Thanks also to Laura diCurcio, Thom Wolf, Conor Dupre Neary, and Richard and Berdina Henry, who all contributed immensely to the CD design. Laura and I collaborated on what I think is a fun and interesting theme – the Sam/Preacher and Mona/Teacher voices. You brainstormed this theme with me, added your own imprint to it and created a great package. Thom, as so often over the years, I can’t thank you enough for your willingness to jump in and help me on my many weird projects. Your studio photos were wonderful and your photo shoots with Sam and Mona were so much fun. Nephew Conor, your cover photo from Woodhill in Western Maryland perfectly captured the God/man – heaven/earth theme of Sam and Mona. When I saw that photo, I knew I had to scrap all my plans and started over. Richard and Berdina, thank you for standing in as Sam and Mona. Berdina, you represent all the best of Mona and Richard, you represent nothing of Sam – I can’t believe how difficult it was to get you to put on a stern face.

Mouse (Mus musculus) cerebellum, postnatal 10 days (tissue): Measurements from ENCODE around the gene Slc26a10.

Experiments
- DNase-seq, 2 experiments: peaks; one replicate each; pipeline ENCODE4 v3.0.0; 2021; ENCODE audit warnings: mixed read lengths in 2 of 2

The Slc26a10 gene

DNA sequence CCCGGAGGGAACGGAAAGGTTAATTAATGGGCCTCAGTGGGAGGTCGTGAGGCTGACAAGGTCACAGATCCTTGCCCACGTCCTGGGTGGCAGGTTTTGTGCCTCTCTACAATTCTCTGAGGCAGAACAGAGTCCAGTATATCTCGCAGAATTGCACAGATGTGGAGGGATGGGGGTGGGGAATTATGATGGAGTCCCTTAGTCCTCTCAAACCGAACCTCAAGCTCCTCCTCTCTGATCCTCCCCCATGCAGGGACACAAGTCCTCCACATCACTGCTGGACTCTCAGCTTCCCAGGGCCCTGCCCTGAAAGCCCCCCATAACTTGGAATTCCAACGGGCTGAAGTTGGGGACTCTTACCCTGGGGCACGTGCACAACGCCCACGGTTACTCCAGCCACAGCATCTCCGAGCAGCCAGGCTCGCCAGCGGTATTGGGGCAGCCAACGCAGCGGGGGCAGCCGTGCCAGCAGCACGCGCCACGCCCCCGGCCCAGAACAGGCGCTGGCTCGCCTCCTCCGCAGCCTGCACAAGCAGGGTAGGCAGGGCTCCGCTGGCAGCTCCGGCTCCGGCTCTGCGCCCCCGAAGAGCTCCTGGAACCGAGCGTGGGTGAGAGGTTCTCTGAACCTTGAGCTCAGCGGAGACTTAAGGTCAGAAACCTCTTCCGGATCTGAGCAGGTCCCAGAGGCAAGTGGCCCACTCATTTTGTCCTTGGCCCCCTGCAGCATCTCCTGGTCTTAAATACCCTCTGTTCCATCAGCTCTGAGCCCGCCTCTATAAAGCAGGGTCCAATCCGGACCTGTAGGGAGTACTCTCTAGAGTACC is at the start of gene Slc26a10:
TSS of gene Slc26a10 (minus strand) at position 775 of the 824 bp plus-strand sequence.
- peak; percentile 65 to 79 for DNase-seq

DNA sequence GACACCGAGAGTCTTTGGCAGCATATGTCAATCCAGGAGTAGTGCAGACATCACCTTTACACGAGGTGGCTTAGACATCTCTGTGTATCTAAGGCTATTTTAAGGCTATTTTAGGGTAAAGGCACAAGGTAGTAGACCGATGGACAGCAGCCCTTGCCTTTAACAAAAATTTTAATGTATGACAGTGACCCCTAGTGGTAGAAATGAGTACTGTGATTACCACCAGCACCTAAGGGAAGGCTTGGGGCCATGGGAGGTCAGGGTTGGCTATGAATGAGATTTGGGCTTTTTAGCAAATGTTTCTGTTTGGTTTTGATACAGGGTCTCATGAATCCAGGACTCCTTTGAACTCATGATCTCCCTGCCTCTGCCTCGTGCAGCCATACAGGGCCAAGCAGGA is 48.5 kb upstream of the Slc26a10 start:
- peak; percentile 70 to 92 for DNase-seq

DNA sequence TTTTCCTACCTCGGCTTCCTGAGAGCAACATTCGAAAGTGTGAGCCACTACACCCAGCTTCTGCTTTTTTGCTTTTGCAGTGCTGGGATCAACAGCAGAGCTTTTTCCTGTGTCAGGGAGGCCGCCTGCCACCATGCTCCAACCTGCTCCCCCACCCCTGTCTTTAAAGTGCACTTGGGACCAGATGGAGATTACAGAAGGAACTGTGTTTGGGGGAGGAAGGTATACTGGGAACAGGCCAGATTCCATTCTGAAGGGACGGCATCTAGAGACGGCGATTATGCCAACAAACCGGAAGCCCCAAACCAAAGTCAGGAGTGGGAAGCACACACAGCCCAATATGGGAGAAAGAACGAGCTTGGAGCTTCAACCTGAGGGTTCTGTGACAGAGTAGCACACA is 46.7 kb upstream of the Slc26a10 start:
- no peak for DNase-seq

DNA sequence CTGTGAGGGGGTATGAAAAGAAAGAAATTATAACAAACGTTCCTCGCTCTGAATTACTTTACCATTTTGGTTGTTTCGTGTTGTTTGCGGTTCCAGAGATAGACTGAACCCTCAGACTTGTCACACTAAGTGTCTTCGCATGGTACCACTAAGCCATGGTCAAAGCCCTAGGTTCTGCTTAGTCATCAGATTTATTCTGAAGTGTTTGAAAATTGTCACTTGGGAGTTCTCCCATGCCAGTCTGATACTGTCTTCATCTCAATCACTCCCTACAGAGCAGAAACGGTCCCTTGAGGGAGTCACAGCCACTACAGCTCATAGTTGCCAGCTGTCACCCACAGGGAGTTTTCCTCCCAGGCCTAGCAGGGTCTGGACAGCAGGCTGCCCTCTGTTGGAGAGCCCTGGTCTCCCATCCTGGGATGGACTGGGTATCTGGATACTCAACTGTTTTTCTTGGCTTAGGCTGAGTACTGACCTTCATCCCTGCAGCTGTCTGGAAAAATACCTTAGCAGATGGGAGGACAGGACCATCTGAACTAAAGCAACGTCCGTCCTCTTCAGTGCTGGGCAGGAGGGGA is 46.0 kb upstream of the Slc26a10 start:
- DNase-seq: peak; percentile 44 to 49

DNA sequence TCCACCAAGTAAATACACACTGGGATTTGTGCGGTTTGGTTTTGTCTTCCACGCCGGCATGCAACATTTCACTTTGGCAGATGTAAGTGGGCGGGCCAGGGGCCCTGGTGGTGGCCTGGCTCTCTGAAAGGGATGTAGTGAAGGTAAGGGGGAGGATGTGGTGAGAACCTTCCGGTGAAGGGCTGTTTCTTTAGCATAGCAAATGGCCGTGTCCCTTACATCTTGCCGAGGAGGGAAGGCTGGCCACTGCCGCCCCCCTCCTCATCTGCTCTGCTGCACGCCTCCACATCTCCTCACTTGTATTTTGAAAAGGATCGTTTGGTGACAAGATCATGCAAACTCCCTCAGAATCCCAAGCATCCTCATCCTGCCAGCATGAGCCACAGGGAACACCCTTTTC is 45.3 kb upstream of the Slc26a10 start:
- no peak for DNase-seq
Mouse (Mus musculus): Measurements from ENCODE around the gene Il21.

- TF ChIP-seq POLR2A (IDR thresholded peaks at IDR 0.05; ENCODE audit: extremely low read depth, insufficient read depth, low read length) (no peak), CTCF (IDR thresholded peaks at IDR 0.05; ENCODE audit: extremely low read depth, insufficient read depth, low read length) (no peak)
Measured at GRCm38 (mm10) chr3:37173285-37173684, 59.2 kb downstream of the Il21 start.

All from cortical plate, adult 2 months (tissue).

Finally, if you listen to a few of my original songs, you will soon realize that my family is everything to me. I’m not going to even try to describe the love I have for you, Katharine and Rebecca. I wrote the song “For My Kids” many years ago (I can still remember singing that for you and Lori at Woodhill) and it reflected the pride and love I had for you at that time. That pride and love has grown a hundred fold since then. To paraphrase the song, you are the most amazing kids a dad has ever known and my love for you it has no end no matter where you go. Lastly, but mostly, Lori, you are my soul mate. We’ve been together since we were sixteen and I can’t imagine how empty my life would have been if you hadn’t introduced yourself to Pie Face. It may have taken me 37 years to be able to express it in song, and I know I’ve been blessed by many things in life, but more than all other things combined, I’ve been blessed to be by your side all these years. This CD is dedicated to you.